Homeland Security Secretary Michael Chertoff pledged Friday that the government would help California patch its fragile levee system, but stopped short of promising the pre-emptive federal disaster declaration that Gov. Arnold Schwarzenegger seeks.

"We obviously do want to stand with the state in terms of getting engineering assistance and the money to help the state do what it has to do," Chertoff said. "And we want to make sure we can cut through red tape in terms of getting it done."

Bush administration officials said privately that such an extraordinary disaster declaration — before any levees failed — was unlikely. But they said the federal government was exploring other ways to help, including assembling response plans and possibly tearing down bureaucratic rules that some believe are hampering the repairs.

"If tomorrow we have a levee break, we need to have a plan in place," Chertoff said at the Commonwealth Club in San Francisco. "We're doing that as we speak."

Chertoff accompanied Schwarzenegger on an aerial tour of the levees — part of what Bush administration officials called a fact-finding tour. The visit came about three weeks after the governor declared a California state emergency to hasten repairs to weakened levees in the Central Valley. That order suspended state environmental and contracting rules that could slow the work.

A San Francisco firm, URS Corp., has been hired to oversee repairs to 24 critical sites in the Central Valley where erosion could cause the levees to collapse. Those repairs are expected to cost $75 million to $100 million.

The 1,600 miles of federal-state levees protect farms and homes throughout the Sacramento-San Joaquin Delta and along the rivers that flow into it.

Largely because of weaknesses in the levees — some built more than a century ago — parts of the Sacramento region have less than 100-year flood protection, the lowest of any large urban area in the nation. That's led to fears that an earthquake or flood could cause a Katrina-type catastrophe and jeopardize the water supply for 22 million people.

In a letter to President Bush three days after his emergency declaration, Schwarzenegger said the federal share would be at least $56 million.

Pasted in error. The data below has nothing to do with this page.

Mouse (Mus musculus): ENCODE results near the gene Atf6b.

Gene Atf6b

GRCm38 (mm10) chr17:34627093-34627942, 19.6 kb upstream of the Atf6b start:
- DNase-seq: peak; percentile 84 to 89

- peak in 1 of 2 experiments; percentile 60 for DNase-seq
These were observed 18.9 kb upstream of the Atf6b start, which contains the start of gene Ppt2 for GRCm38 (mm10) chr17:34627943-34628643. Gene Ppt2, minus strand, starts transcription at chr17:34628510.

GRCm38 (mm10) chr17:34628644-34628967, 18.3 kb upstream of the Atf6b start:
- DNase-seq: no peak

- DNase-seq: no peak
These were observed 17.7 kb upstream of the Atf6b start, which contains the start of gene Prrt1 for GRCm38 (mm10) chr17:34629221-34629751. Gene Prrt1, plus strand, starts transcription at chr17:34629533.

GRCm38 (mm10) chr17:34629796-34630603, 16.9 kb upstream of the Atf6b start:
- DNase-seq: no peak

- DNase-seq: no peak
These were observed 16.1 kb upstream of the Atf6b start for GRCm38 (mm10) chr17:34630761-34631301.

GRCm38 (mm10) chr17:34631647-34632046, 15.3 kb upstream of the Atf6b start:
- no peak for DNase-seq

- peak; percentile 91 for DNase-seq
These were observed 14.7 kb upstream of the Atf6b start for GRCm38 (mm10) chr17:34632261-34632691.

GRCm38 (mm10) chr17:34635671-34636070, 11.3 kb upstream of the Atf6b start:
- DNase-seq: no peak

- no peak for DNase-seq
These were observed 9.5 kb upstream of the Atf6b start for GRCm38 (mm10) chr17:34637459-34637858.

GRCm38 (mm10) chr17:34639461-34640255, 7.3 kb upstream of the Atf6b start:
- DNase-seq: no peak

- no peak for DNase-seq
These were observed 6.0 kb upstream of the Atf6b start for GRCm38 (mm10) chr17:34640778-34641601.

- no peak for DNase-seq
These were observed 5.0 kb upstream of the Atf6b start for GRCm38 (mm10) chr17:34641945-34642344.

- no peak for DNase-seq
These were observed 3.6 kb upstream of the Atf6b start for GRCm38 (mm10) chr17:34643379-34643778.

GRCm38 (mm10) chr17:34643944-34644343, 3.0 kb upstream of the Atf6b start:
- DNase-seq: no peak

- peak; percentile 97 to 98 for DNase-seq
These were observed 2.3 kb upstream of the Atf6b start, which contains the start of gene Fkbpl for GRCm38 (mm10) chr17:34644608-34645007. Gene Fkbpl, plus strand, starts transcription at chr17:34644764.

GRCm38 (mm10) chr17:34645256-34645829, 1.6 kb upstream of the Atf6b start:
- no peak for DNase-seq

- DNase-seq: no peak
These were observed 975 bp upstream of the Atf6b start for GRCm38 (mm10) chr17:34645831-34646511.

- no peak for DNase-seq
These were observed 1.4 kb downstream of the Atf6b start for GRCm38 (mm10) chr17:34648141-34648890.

The state needs a federal declaration to ease federal environmental reviews that also could slow down the work. Without it, the governor said, repairs will take three years instead of one.

Schwarzenegger also was counting on $3 billion in federal money for levee repairs as part of the infrastructure bond he announced during his state of the state address in January.

U.S. Sen. Dianne Feinstein this month said the money is unlikely to materialize. Schwarzenegger then amended his public works proposal to seek an additional $3.5 billion in voter-approved bond money for the levee work.

The governor had hoped to place a wide-ranging public works bond on the June ballot, but the plan fizzled this week when lawmakers failed to reach a compromise.

From Sacramento, Chertoff flew on a U.S. Coast Guard helicopter to the Port of Oakland, the fourth-busiest U.S. port with $33 billion in goods moving through its terminals annually.

The Port of Oakland is the first in the country to screen all cargo for radioactivity. "We know the thing that most scares people, and rightfully so, is the idea of a container as the vehicle for something so destructive that it would be devastating to this country," he said.

Two-thirds of all cargo entering American ports is tested for radioactivity and by next year "essentially 100 percent" of all cargo will be tested, Chertoff said.

Unlike the six ports in the scuttled Dubai deal, the Port of Oakland is managed by the City of Oakland, although several terminals are leased to overseas companies.

Chertoff made only indirect reference to the Dubai ports-management deal in remarks to reporters in Oakland.

"Port security's been in the news a lot but we've been talking about port security for a couple years now," he said.